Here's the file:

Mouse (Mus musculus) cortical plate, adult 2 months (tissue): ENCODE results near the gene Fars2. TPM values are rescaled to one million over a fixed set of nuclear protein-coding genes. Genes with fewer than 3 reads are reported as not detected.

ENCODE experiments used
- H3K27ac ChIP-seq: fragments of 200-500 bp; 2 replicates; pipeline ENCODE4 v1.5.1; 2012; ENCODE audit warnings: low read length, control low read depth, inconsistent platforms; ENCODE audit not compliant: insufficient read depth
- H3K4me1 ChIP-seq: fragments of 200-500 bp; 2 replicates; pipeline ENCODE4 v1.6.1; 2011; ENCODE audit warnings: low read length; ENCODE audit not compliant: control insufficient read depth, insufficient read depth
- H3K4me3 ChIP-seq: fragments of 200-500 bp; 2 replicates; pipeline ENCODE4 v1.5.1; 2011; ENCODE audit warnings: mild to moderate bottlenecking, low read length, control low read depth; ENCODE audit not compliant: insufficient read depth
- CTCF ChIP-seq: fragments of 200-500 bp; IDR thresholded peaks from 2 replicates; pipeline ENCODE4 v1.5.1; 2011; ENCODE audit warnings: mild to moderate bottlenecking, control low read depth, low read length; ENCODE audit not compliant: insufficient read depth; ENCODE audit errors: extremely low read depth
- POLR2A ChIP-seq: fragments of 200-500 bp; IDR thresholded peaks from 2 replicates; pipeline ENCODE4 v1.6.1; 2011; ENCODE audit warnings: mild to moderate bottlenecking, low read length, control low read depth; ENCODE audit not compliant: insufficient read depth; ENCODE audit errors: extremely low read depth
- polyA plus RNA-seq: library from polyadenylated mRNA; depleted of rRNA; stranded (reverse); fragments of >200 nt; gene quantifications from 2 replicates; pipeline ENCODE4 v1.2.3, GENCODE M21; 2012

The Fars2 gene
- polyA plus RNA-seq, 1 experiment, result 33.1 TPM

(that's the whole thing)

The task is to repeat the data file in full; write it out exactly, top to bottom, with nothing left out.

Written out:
Mouse (Mus musculus) cortical plate, adult 2 months (tissue): ENCODE results near the gene Fars2. TPM values are rescaled to one million over a fixed set of nuclear protein-coding genes. Genes with fewer than 3 reads are reported as not detected.

ENCODE experiments used
- H3K27ac ChIP-seq: fragments of 200-500 bp; 2 replicates; pipeline ENCODE4 v1.5.1; 2012; ENCODE audit warnings: low read length, control low read depth, inconsistent platforms; ENCODE audit not compliant: insufficient read depth
- H3K4me1 ChIP-seq: fragments of 200-500 bp; 2 replicates; pipeline ENCODE4 v1.6.1; 2011; ENCODE audit warnings: low read length; ENCODE audit not compliant: control insufficient read depth, insufficient read depth
- H3K4me3 ChIP-seq: fragments of 200-500 bp; 2 replicates; pipeline ENCODE4 v1.5.1; 2011; ENCODE audit warnings: mild to moderate bottlenecking, low read length, control low read depth; ENCODE audit not compliant: insufficient read depth
- CTCF ChIP-seq: fragments of 200-500 bp; IDR thresholded peaks from 2 replicates; pipeline ENCODE4 v1.5.1; 2011; ENCODE audit warnings: mild to moderate bottlenecking, control low read depth, low read length; ENCODE audit not compliant: insufficient read depth; ENCODE audit errors: extremely low read depth
- POLR2A ChIP-seq: fragments of 200-500 bp; IDR thresholded peaks from 2 replicates; pipeline ENCODE4 v1.6.1; 2011; ENCODE audit warnings: mild to moderate bottlenecking, low read length, control low read depth; ENCODE audit not compliant: insufficient read depth; ENCODE audit errors: extremely low read depth
- polyA plus RNA-seq: library from polyadenylated mRNA; depleted of rRNA; stranded (reverse); fragments of >200 nt; gene quantifications from 2 replicates; pipeline ENCODE4 v1.2.3, GENCODE M21; 2012

The Fars2 gene
- polyA plus RNA-seq, 1 experiment, result 33.1 TPM